Ngo, Abraham Kim, Francis Jue, Jane Lui, Courtney Reed, and Moses Villarama
in Cambodian Rock Band Joan Marcus
By Eugene Paul
as a vibrant, young playwright you try to encompass the horror, let alone try
to make any sense, of the slaughter of two million human beings, you know
you’re going to have to capture that essence – or try to – in human, human not
inhuman, terms, and – how are you going to do it?
Lauren Yee, atremble with her daring, starts out with a rock band.
Takeshi Kata’s brooding setting, director Chay Yew passionately sets a tone: a
Cambodian Rock band, the Cyclos, who were sweating out their first album –
their only album as it turned out – in 1975.In 1975, when rock bands still had
melodies, when the sounds (thank you, Mikhail Fiksel) only reached shattering
levels, when the lights (thank you, David Weiner) blew through you, and when
Cambodian rock band girl singers such as Sothea undulated as only they could
do (thank you glorious Courtney Reed).(Linda Cho did the aptly felt costumes).
shut them down in the middle of their second number. Duch (extraordinary
Francis Jue) the smiling scythe of a man representing the Khmer Rouge, dreaded
head of S21, the immediate prison for 21,000 lost souls-only seven survived –
commanded no more music, and the band collapsed. But playwright Yee was working
magic and each member lived again.
Ngo and Francis Jue
the 1975 enchanting singer, now in 2008 – playwright Yee weaving, weaving-as
young Neary, an American investigator piecing together the huge Cambodian
tragedy, focused in particular on Duch’s almost totally exterminated 21,000
human beings. She has found a clue that there was an eighth prisoner who had
also survived. Throughout, and here in 2008, director Chay Yew charges Duch,
sardonic, triumphant, hiding in plain sight. He also has survived, but
untouched, flaunting his freedom. He cannot contain his triumph, he is here,
there, on the stage, in the audience, mockingly playful, a constant torment.
is stunned when her father greets her. She had left everything and family back
in America two years ago to fight through this puzzle that has haunted her all
her life, and here he is, the father who wouldn’t talk to her about Cambodia,
acting like a fool, wanting her to come home now, at once, drop this whole
hopeless search. But there is something deeper. The eighth survivor, he looks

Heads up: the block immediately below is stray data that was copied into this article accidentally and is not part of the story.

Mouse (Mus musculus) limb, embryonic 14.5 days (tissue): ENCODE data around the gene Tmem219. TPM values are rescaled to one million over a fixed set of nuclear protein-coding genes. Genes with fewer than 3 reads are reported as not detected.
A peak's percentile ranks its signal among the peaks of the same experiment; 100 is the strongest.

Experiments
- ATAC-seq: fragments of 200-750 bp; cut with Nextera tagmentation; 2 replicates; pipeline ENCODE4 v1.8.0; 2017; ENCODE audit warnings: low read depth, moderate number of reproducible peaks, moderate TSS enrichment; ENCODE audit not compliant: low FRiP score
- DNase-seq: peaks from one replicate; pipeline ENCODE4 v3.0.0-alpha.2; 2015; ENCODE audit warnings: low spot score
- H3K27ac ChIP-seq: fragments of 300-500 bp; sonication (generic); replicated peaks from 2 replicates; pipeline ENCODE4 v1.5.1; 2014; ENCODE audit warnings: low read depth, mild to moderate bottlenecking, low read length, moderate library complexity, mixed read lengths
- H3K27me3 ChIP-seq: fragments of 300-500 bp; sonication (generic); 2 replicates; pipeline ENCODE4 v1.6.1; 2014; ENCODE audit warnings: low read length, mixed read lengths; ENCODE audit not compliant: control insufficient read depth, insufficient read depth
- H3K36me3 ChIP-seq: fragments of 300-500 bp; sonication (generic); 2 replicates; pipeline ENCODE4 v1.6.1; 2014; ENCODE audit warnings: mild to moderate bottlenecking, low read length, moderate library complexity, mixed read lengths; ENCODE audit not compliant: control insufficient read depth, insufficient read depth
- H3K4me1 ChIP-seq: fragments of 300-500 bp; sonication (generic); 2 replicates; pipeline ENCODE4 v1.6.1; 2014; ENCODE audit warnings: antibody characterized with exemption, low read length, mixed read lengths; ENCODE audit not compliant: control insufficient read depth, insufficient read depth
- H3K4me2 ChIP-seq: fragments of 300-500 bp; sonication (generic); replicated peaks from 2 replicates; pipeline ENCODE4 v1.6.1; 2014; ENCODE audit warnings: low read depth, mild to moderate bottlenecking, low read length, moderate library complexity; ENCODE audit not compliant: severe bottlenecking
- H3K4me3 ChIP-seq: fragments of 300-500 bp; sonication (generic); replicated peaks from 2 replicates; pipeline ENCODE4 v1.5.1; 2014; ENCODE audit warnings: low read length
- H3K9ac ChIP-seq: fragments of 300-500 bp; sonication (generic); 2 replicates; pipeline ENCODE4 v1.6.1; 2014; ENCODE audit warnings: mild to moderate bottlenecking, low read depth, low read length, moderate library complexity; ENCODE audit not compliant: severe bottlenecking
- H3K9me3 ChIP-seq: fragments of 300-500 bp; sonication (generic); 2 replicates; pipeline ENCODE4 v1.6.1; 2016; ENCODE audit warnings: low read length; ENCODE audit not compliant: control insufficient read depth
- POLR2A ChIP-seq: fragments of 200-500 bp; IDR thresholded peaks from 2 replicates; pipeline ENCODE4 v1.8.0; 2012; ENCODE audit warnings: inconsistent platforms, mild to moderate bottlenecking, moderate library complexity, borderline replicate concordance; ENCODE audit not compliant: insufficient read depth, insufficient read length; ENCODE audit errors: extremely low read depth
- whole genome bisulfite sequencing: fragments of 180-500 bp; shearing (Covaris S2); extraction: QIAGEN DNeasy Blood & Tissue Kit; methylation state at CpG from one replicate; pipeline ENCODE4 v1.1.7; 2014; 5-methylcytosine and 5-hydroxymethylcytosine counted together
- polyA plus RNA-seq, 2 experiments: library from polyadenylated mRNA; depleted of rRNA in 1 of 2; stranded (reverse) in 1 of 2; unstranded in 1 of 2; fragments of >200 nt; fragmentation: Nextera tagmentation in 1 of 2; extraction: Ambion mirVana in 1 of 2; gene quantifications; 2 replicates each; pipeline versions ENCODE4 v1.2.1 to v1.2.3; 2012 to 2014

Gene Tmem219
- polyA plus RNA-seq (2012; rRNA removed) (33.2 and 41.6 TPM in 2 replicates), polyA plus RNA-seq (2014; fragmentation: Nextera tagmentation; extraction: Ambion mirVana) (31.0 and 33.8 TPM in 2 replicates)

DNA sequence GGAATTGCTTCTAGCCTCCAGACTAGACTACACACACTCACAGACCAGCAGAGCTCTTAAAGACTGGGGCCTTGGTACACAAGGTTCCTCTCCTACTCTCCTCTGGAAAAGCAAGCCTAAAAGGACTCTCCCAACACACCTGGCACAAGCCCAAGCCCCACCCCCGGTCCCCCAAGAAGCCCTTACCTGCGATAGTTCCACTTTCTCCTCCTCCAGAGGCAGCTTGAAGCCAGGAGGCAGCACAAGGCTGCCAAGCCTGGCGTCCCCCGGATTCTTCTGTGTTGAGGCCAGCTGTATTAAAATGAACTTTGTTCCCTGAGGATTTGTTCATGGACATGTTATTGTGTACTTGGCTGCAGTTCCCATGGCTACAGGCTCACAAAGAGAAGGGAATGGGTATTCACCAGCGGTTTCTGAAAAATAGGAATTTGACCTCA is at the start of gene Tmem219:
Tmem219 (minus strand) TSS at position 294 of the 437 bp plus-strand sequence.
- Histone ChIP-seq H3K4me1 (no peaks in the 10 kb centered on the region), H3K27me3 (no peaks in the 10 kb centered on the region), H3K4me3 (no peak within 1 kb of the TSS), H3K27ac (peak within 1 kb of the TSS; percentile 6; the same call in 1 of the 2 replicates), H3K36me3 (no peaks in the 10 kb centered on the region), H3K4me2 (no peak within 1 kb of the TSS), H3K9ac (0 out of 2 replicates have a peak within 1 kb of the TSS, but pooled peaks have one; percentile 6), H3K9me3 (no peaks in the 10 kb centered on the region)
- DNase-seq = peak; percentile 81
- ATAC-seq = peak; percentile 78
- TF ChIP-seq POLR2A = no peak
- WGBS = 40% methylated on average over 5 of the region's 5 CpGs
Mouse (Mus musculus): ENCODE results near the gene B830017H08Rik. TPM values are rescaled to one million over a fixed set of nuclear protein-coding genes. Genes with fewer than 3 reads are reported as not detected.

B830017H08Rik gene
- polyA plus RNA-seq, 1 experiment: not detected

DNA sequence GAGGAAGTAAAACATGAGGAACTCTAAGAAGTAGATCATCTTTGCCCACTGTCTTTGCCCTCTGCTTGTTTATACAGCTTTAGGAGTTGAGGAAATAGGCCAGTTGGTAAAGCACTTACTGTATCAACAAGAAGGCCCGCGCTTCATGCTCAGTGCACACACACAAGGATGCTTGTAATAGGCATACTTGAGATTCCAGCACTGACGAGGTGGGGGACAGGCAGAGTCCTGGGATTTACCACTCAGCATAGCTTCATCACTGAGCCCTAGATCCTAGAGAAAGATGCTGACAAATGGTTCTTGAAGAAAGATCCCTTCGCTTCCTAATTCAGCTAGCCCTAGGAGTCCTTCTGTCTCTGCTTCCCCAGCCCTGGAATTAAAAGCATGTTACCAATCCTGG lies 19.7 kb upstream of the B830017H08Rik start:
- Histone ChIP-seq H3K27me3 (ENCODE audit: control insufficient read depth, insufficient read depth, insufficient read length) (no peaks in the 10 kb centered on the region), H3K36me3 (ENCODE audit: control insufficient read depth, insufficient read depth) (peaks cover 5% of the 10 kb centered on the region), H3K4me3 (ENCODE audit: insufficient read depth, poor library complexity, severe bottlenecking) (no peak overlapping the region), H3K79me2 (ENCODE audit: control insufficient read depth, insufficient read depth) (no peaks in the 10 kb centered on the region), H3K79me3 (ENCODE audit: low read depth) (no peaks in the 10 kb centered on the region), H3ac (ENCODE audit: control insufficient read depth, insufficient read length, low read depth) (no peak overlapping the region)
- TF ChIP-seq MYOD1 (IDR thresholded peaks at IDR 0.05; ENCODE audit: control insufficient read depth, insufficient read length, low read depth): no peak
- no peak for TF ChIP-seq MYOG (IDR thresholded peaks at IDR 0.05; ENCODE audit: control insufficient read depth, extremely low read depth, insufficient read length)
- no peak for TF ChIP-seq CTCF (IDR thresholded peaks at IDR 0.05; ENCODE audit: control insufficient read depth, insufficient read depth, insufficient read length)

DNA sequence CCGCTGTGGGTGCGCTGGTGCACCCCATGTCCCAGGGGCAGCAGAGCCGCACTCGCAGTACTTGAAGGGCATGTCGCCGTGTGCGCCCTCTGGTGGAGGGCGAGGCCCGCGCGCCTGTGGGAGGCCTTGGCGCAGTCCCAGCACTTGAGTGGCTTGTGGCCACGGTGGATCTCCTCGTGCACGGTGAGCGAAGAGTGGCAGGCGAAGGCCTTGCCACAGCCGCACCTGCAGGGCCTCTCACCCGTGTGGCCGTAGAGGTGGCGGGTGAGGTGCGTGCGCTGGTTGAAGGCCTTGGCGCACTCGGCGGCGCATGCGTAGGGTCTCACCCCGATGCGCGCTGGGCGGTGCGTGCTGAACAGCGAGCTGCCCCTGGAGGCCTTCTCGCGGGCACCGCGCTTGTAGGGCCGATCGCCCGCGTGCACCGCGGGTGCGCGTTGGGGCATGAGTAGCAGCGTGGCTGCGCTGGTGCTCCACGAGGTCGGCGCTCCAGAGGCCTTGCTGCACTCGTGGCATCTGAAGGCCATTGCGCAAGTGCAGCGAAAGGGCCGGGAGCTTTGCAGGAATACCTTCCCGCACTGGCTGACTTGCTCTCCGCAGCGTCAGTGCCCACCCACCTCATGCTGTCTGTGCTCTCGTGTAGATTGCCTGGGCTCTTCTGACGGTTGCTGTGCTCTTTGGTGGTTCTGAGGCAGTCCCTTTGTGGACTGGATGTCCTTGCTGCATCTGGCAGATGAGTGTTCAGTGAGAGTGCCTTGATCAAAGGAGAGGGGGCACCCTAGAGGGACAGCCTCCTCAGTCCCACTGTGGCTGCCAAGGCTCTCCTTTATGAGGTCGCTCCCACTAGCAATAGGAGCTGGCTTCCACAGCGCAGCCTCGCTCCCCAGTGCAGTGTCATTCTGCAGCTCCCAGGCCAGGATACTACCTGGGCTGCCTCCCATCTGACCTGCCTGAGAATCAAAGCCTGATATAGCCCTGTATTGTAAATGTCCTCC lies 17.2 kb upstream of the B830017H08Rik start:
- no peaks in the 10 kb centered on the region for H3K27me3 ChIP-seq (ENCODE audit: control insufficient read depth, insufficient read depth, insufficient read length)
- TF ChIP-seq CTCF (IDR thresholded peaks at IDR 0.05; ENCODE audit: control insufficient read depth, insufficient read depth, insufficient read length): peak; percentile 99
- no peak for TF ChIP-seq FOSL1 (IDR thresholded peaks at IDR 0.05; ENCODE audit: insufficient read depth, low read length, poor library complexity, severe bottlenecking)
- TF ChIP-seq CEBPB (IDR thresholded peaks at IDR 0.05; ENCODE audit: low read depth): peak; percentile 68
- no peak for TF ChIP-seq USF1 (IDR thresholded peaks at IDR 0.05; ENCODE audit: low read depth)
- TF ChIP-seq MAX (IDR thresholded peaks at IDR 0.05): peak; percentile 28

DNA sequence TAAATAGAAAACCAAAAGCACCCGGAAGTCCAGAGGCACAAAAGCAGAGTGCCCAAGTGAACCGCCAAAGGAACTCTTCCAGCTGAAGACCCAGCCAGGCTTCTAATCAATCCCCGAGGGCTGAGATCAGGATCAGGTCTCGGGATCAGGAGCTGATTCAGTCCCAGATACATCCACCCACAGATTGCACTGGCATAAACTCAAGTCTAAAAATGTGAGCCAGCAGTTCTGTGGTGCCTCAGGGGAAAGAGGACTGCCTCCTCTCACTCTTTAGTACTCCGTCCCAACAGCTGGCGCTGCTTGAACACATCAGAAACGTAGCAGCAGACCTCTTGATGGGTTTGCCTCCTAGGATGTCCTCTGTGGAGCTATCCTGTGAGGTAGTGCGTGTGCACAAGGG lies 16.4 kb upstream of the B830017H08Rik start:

like a younger version of Chum (remarkable Joe Ngo), her father. Instead of
coming back to Cambodia to bring her home he has inadvertently fueled her
search. Or is it inadvertent? When he is confronted by Duch, his reaction tells
her all. He was that eighth survivor. But – how?
again, playwright Yee takes us back in time, this time in that prison, S21.
Chum, the young guitarist, is imprisoned. Assaulted. Beaten. At the hands and
feet and gun of Leng (Moses Villarama), his friend, his fellow instrumentalist
in the band. Now his guard, his torturer. Reason? Reasons? Need none. Leng
has to do what he has to do in order not to be like his friend, his prisoner.
Yet he cannot keep himself from helping Chu and it costs him. Duch takes over.
Leng is to suffer for not making his prisoner suffer enough. And in a
complicated scene spiked with humor and the unexpected, Duch, who brutally
enforced the Khmer Rouge rules which included NO MUSIC, tortures Chum by
demanding he play and sing for him. Alone. Basking in his own cleverness, Duch
has overreached, and Leng and Chum escape.
the weight of anguished Cambodian history suffuses Lauren Yee’s play, the
inspired creation of the rock band leavens the story and every character in the
band becomes Cambodia past and Cambodia present. Yee has found her way of
grabbing us. We are her partners. Along the way, the songs of psychedelic
Dengue Fever and another strange American, Bob Dyan, , lend immeasurable aid.
Rock Band. At
the Signature Center, 480 West 42ns Street near Tenth Avenue. Tickets: $35-$70.
212-244-7529. 2hrs 25 min. Thru Mar 22.